The Government of India on Wednesday announced that it's banning e-cigarettes and vaping devices because they are "harmful" for the youth.
Perhaps the most absurd equation about this ban is the one between the shrill excitement of Union finance minister Nirmala Sitaraman while announcing the ban on e-cigarettes and all the paraphernalia that comes with it, and Vikas Sheel, an official of the health ministry, saying that the usage is not banned, only manufacture, import, sale, advertisement, and distribution of e-cigarettes device and tobacco cartridges are. That is like saying that you can drive your car at breakneck speed but you are not getting any more petrol.
One would be a lot more impressed at this effort to save people from themselves if the same ban applied to the tobacco industry. It is ironic that Gujarat tobacco farmers are already agitating for a relaxation of the blanket ban because it will affect their output. Ironic because much of the reasoning behind the ban on vaping is aimed at protecting the very same farmers whose produce kills 900,000 a year in nicotine, tar and cancerous inhalation of chemicals in India and will continue to do so.
In a nation where, according to a 2018 PTI report, five million people die of medical neglect, this overnight decision is not reflective of any sloshing about of the milk of human kindness in the government veins. According to ASSOCHAM India, the tobacco industry contributes a whopping Rs 11,79,498 crore to the economy and employs an estimated 4.57 crore people. This is the vote bank that dictates this decision. The jury is still out on the ill effects of vaping and the death list (at present 450 casualties globally) is nowhere near that of smoking or chewing ‘tambaku’. So, why let the alternative which does not have the estimated 7,000 toxic chemicals in a puff nibble at this huge fiscal source and the employment numbers?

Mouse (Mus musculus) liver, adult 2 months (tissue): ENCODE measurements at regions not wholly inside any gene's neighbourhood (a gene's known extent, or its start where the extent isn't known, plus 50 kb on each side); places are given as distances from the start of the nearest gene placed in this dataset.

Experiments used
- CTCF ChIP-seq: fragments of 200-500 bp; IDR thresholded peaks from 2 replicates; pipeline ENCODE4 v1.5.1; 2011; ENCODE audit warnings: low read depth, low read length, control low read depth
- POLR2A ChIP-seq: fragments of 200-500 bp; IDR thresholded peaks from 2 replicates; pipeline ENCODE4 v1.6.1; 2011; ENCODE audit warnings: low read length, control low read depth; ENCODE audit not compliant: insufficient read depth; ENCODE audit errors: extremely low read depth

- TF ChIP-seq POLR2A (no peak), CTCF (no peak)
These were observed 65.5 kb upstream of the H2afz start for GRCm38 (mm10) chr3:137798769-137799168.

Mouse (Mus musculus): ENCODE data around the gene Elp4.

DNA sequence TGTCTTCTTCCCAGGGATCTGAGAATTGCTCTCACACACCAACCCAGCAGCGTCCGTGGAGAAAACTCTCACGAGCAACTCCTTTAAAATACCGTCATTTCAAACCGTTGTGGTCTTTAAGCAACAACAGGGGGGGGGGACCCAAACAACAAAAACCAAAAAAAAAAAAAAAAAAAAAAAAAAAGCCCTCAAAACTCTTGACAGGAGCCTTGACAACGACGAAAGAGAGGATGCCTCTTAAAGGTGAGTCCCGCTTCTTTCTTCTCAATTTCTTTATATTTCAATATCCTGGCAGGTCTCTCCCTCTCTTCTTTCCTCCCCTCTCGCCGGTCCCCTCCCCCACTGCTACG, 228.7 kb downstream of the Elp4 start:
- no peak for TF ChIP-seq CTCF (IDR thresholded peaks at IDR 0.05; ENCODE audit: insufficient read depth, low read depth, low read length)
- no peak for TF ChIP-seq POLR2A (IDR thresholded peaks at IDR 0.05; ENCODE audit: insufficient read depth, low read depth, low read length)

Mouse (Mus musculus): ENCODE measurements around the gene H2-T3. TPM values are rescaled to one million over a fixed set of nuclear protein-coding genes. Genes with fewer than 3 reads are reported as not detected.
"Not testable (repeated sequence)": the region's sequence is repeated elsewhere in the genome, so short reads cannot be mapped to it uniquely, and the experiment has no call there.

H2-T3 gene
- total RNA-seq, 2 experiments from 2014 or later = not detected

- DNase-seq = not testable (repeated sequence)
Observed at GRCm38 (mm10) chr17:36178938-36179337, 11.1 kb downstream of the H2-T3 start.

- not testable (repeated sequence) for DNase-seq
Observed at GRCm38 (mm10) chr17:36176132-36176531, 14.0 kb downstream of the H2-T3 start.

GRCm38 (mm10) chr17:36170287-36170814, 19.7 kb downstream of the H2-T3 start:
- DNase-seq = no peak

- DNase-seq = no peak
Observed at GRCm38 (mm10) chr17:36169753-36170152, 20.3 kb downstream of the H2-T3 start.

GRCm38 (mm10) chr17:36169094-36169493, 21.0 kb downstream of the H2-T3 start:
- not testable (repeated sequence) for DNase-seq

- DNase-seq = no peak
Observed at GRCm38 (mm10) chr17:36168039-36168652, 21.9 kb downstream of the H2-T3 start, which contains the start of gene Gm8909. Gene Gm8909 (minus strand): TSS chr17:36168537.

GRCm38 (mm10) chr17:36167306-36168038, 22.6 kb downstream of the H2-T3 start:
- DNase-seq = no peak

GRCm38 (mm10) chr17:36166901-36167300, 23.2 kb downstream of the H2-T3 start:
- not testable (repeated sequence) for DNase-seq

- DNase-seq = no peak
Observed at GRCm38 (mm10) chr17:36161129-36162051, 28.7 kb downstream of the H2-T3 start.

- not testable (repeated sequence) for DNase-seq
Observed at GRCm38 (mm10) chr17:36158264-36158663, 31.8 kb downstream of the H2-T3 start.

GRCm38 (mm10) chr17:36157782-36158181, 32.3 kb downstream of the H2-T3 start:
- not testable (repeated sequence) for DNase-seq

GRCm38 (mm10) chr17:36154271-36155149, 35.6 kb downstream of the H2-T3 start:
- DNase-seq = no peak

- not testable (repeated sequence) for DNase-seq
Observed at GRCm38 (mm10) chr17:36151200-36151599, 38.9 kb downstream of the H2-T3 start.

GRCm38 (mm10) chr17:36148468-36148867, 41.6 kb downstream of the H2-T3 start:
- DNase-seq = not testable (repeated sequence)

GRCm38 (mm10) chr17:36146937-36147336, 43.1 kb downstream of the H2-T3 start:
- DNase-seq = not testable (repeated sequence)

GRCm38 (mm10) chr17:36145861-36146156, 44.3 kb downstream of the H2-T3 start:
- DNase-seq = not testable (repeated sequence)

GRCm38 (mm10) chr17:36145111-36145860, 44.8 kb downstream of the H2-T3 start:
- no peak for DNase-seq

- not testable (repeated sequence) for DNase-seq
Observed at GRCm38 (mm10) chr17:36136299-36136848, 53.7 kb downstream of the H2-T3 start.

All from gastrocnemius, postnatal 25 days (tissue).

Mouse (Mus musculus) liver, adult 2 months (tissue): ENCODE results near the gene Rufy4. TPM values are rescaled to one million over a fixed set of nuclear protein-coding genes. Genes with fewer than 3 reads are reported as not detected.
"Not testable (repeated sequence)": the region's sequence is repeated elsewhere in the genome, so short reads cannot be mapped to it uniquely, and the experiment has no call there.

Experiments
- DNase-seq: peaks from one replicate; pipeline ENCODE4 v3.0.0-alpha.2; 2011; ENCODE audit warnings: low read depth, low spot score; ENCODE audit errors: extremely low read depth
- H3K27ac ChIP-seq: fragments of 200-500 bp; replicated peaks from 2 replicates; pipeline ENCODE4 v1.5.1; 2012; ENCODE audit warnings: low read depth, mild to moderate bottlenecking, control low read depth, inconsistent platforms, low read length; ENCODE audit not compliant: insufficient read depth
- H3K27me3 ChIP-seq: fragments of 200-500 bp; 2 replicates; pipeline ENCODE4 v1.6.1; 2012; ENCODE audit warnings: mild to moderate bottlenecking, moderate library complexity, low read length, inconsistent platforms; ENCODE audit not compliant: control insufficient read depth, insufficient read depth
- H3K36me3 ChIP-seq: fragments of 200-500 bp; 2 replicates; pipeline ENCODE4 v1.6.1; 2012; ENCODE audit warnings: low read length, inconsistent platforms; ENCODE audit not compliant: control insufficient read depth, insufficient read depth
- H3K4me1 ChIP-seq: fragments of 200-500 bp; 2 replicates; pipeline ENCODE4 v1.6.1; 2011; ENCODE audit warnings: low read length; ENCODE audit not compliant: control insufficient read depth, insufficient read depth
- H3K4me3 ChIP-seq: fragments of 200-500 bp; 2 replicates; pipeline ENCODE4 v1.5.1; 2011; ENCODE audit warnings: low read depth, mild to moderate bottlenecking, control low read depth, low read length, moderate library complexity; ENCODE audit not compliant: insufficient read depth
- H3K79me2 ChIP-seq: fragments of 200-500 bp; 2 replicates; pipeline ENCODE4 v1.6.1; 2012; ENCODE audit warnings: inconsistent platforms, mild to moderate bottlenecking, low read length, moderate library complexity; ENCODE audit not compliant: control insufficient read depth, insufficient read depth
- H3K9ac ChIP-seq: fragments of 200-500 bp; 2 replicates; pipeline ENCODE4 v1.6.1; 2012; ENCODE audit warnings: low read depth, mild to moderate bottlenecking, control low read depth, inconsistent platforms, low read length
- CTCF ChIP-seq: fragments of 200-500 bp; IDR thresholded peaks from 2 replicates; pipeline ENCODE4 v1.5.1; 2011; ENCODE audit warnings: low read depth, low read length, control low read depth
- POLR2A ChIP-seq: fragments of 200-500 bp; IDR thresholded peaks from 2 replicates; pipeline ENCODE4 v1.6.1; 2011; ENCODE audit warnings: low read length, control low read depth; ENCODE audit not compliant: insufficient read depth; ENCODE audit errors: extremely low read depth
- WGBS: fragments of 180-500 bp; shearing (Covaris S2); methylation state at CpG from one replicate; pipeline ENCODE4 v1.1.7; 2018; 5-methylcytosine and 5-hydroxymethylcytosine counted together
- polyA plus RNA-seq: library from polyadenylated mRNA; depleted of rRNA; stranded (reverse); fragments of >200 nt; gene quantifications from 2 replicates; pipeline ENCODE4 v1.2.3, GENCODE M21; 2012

In a city like Delhi, for example, it is a pretty safe bet that the act of breathing itself causes more pulmonary problems in adults and children than vaping.
It is this official ‘look, how considerate we are’ veneer given to the decision that irks one the most. If the government truly meant to care, the whole tobacco industry should have been indicted and all tobacco products per se have been banned with Indian tobacco farmers given aid for alternate crops.
It is pretty much like air carriers who gilded their decision to ban inflight smoking with concern for the public when the fact is that they wanted to avoid possible litigation from second-hand smoke inhalation and curtail expenses incurred in cleaning the flues of the air conditioning from the tar that literally gummed up the works. It had nothing to do with love.
This announcement of a ban on e-cigarettes and vaping devices is a win-win for the government. It styles itself as a warm and fuzzy benefactor of public health. At the same time, it puts a friendly arm around tobacco farmers and the tobacco industry and ensures that the jobs of those employed by it remain intact. And it does that without letting on the fact that cost of treatment for diseases directly linked to consumption of tobacco amounts to a colossal $907 million for smoked tobacco and $285 million for smokeless tobacco (refer to tobaccocontrol.com) every year. In a nation where a million children die from medical neglect, in the same time span, saving folks from themselves becomes a priority.
Let’s be cruelly honest. You really think the underground smuggling network will not get you refills. The Health Ministry official lives in la-la land if he thinks people will dry up when their current stock is finished. By now the smugglers must be spitting on their hands with glee... so much profit to be made. Like with alcohol in dry states being so easily accessed, vaping products will just cost a little more in the black market making this whole exercise kneejerk and pointless.
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Updated Date: Sep 19, 2019 21:27:10 IST